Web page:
Your Ultimate Guide to UNBOUND D

What is it? Three intriguing takes on what ballet is today from three choreographers from around the world: Edwaard Liang, Dwight Rhoden, and Arthur Pita. Plus a little bit of Björk.  

Who’s it for? Anyone who loves Björk, contemporary art, or stunning technique.


San Francisco Ballet rehearsing Liang's The Infinite Ocean // © Erik Tomasson

What am I seeing? Tawainese-born but Marin County-raised Edwaard Liang returns to San Francisco with a new work that explores the space between life and death—the “Infinite Ocean” of the title. His new piece for SF Ballet melds stunning technique with a resonant emotional core, inspired by thoughts of lost loved ones. When the ballet opens, we—the audience—are on earth and the dancers in the in-between. By the end? That’s up to you to decide.

What am I hearing? A brand-new violin concerto by London-based composer Oliver Davis. This is Davis’s fourth ballet; he’s previously collaborated with Erico Montes and Ma Cong.  

What should I look for? Watch for the two central pas de deux—they create the sense of drama in the work and suggest couples at different points in their journeys.


Frances Chung and Angelo Greco rehearsing Dwight Rhoden's LET’S BEGIN AT THE END // © Erik Tomasson

What am I seeing? The co-founder of Complexions Contemporary Ballet (with dancer Desmond Richardson), choreographer Dwight Rhoden has worked with companies around the world and this is his first commission for SF Ballet. Inspired by the versatility of the Company’s dancers, he’s created a work for fifteen—a central couple, six couples who suggest different aspects of the central couple’s relationship, and a solo man. The movement blends classical and contemporary movements, creating a vocabulary that’s both expressive and precise.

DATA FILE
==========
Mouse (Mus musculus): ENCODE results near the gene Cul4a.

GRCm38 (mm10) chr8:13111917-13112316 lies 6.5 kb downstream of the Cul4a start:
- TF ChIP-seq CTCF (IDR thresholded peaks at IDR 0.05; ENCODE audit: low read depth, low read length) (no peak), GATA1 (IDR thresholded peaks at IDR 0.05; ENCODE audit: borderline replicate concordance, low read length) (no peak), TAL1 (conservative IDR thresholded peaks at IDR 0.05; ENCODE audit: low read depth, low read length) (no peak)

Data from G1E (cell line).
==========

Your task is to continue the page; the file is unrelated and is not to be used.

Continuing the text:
What am I hearing? A mélange of Michael Nyman, Philip Glass, and J.S. Bach. The music traces the arc of the central couple’s relationship.

What should I look for? The solo man. This part was a surprise even to the choreographer: when Rhoden entered the studio, he thought he would just be working with seven couples, but Soloist Esteban Hernandez upended that idea. The role created on him has now become central to the ballet. See how he instigates actions and reactions throughout the piece.


San Francisco Ballet rehearsing Arthur Pita's Björk Ballet // © Erik Tomasson

What am I seeing? Inspired by the music of Icelandic singer-songwriter Björk, choreographer Arthur Pita created a ballet full of quirky characters, snippets of narrative, and a stunning full-cast “ballet rave.” The extreme movement ranges from frenetic to impossibly slow and sustained.

What am I hearing? A selection of songs by avant-garde pop star Björk. Pita had been wanting to work with Björk’s music for years and thought that since she, like SF Ballet Artistic Director and Principal Choreographer Helgi Tomasson, is Icelandic, SF Ballet would be the perfect place to create it. 

What should I look for? Keep an eye out for the fisherman, whose narrative arc opens and closes the piece; the pixie-like creature who weaves her way through the ballet; and a couple who seem in the midst of a tumultuous, passionate love affair. Oh, and a heart-stopping moment set to Hyperballad.

Listen to the Unbound D Spotify Playlist

From Oliver Davis to Michael Nyman to Björk, what's not to love?